What You Need to Know About Arizona’s Fair Housing Act

In Arizona, it’s illegal to deny housing or funding to someone because of their race, color, sex, religion, national origin, familial status, or disability.
Written by Natalie Todoroff
Reviewed by Melanie Reiff
Fair Housing Act protects individuals and families from housing discrimination on the basis of race, color, sex, religion, national origin, familial status, or disability. 
The Fair Housing Act of 1968, a landmark piece of Civil Rights-era legislation, was designed to shield renters and homeowners alike from the discrimination they may encounter from landlords, real estate agents, brokers, and banks. Under this law, it is illegal to deny housing or financing because of certain factors of your identity. 
As a
or potential
, you have rights! And
super app
and licensed broker
is here to help you learn just what they are in the state of Arizona. Here’s everything you need to know about the Arizona Fair Housing Act, getting into the details of how to file a fair housing complaint, and showing you how to save some cash on your various insurance policies. 
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Does Arizona have a Fair Housing Act? 

Yes, indeed!
Chapter 2, Article 1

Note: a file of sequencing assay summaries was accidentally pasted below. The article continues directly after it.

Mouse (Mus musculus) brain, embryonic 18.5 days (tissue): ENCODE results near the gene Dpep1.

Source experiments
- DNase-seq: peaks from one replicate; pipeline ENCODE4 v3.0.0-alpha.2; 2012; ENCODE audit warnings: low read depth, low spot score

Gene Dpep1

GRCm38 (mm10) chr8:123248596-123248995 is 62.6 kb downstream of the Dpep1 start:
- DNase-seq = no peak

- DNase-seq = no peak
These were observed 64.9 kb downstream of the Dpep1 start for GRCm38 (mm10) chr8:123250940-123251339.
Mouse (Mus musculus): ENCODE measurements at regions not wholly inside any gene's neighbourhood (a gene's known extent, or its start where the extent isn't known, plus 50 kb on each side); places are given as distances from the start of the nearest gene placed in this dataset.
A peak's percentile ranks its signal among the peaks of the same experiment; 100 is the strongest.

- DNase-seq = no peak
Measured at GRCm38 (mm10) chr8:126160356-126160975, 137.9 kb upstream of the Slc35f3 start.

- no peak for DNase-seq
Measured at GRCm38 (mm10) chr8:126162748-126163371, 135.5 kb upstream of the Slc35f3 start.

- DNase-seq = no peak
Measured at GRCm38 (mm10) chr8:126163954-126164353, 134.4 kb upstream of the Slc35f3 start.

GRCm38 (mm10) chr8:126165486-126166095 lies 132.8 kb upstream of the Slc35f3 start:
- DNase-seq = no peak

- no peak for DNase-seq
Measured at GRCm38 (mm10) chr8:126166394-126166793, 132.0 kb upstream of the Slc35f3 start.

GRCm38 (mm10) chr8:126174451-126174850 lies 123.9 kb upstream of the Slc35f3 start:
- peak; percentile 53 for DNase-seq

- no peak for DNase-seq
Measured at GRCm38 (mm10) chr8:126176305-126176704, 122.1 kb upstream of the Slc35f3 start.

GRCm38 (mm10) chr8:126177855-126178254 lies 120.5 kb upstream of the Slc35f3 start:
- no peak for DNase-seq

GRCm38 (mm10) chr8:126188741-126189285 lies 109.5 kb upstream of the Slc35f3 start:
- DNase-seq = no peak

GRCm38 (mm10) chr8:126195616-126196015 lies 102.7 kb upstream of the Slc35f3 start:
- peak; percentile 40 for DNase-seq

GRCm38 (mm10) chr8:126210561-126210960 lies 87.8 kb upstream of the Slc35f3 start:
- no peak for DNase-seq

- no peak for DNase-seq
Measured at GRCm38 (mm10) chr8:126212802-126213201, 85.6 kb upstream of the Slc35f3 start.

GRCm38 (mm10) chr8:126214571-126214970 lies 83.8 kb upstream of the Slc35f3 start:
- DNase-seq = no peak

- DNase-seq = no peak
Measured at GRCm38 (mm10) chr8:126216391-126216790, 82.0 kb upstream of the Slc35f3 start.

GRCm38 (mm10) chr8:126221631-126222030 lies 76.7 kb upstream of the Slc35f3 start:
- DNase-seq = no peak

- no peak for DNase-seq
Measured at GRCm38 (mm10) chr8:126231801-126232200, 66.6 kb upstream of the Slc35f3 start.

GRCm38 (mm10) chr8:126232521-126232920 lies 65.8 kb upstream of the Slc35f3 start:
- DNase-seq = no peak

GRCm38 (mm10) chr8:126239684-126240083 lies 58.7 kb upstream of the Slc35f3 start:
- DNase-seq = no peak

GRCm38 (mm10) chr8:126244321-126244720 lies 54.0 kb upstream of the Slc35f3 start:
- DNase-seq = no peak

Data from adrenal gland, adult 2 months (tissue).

of the Arizona state legislature breaks down what’s not allowed when it comes to Arizona housing. Don’t sweat it if you can’t understand the legal jargon! Here’s a basic overview of the Copper State’s Fair Housing Act.
Under Arizona State law, it is illegal to do the following because of someone’s race, color, sex, religion, national origin, familial status, or physical or mental disability:
  • Refuse to accept or consider a bona fide offer 
  • Change a sales price or rent charge, like raise the monthly rent  
  • Decline to sell or negotiate the sale or rental of a property 
  • Require different application criteria or paperwork, like additional application fees, income requirements, or a higher security deposit  
  • Delay maintenance services 
  • Evict them 
  • Limit access to facilities and services within a dwelling, such as not allowing a tenant to use their apartment building’s gym or laundry machines 
The Arizona Fair Housing Act also protects tenants and homeowners from sexual exploitation. It is illegal for a landlord, real estate agent, or a broker to deny housing because someone refused to give them a sexual favor. 
If any of the above conditions feel at all familiar to you, it’s more than likely that someone—a landlord, a broker, a real estate agent, or a bank—has denied you your right to fair housing. If that is the case, you should formally file a complaint with the
Arizona Attorney General
’s office.  

Accessibility requirements under the Fair Housing Act 

Section R10-2-109
details the accessibility requirements currently upheld by the state of Arizona under the Fair Housing Act. All multifamily dwellings intended for occupancy before March 13, 1991 must meet the following standards: 
  •  A minimum of one wheelchair-accessible entrance unless the surrounding terrain or any “unusual characteristics” are in the way